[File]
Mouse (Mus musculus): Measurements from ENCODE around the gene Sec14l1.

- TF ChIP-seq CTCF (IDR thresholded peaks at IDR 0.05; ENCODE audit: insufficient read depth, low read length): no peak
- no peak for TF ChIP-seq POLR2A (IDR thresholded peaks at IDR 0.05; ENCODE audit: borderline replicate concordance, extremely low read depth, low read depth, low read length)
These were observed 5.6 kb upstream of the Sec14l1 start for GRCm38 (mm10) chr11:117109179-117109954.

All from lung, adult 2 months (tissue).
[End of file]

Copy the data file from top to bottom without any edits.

Mouse (Mus musculus): Measurements from ENCODE around the gene Sec14l1.

- TF ChIP-seq CTCF (IDR thresholded peaks at IDR 0.05; ENCODE audit: insufficient read depth, low read length): no peak
- no peak for TF ChIP-seq POLR2A (IDR thresholded peaks at IDR 0.05; ENCODE audit: borderline replicate concordance, extremely low read depth, low read depth, low read length)
These were observed 5.6 kb upstream of the Sec14l1 start for GRCm38 (mm10) chr11:117109179-117109954.

All from lung, adult 2 months (tissue).